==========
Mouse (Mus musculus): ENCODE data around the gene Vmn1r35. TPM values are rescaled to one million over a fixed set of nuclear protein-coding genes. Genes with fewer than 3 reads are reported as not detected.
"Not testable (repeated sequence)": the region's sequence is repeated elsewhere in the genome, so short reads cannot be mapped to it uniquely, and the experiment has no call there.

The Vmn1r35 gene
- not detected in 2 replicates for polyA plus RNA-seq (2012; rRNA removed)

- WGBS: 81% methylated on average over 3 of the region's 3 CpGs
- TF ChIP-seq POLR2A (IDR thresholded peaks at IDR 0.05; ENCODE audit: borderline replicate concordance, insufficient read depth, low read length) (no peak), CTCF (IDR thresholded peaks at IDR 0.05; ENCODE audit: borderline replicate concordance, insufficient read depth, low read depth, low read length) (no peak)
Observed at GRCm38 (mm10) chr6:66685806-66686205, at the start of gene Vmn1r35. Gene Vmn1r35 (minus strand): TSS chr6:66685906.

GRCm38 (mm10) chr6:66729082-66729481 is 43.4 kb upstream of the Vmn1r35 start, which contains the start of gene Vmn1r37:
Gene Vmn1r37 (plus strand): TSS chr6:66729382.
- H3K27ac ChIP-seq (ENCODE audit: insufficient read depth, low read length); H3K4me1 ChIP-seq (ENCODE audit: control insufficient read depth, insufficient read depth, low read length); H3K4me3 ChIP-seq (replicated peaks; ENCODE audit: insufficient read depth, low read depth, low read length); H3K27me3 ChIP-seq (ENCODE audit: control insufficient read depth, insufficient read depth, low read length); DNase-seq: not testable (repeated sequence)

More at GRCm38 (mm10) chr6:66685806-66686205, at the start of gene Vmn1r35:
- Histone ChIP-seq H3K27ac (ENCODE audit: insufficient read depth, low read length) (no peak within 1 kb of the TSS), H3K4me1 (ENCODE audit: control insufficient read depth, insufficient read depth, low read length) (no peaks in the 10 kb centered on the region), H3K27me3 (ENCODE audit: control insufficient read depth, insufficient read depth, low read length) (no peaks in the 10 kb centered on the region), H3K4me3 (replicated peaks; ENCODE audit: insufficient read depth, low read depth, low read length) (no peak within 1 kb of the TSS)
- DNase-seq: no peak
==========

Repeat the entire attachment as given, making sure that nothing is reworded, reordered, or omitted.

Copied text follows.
Mouse (Mus musculus): ENCODE data around the gene Vmn1r35. TPM values are rescaled to one million over a fixed set of nuclear protein-coding genes. Genes with fewer than 3 reads are reported as not detected.
"Not testable (repeated sequence)": the region's sequence is repeated elsewhere in the genome, so short reads cannot be mapped to it uniquely, and the experiment has no call there.

The Vmn1r35 gene
- not detected in 2 replicates for polyA plus RNA-seq (2012; rRNA removed)

- WGBS: 81% methylated on average over 3 of the region's 3 CpGs
- TF ChIP-seq POLR2A (IDR thresholded peaks at IDR 0.05; ENCODE audit: borderline replicate concordance, insufficient read depth, low read length) (no peak), CTCF (IDR thresholded peaks at IDR 0.05; ENCODE audit: borderline replicate concordance, insufficient read depth, low read depth, low read length) (no peak)
Observed at GRCm38 (mm10) chr6:66685806-66686205, at the start of gene Vmn1r35. Gene Vmn1r35 (minus strand): TSS chr6:66685906.

GRCm38 (mm10) chr6:66729082-66729481 is 43.4 kb upstream of the Vmn1r35 start, which contains the start of gene Vmn1r37:
Gene Vmn1r37 (plus strand): TSS chr6:66729382.
- H3K27ac ChIP-seq (ENCODE audit: insufficient read depth, low read length); H3K4me1 ChIP-seq (ENCODE audit: control insufficient read depth, insufficient read depth, low read length); H3K4me3 ChIP-seq (replicated peaks; ENCODE audit: insufficient read depth, low read depth, low read length); H3K27me3 ChIP-seq (ENCODE audit: control insufficient read depth, insufficient read depth, low read length); DNase-seq: not testable (repeated sequence)

More at GRCm38 (mm10) chr6:66685806-66686205, at the start of gene Vmn1r35:
- Histone ChIP-seq H3K27ac (ENCODE audit: insufficient read depth, low read length) (no peak within 1 kb of the TSS), H3K4me1 (ENCODE audit: control insufficient read depth, insufficient read depth, low read length) (no peaks in the 10 kb centered on the region), H3K27me3 (ENCODE audit: control insufficient read depth, insufficient read depth, low read length) (no peaks in the 10 kb centered on the region), H3K4me3 (replicated peaks; ENCODE audit: insufficient read depth, low read depth, low read length) (no peak within 1 kb of the TSS)
- DNase-seq: no peak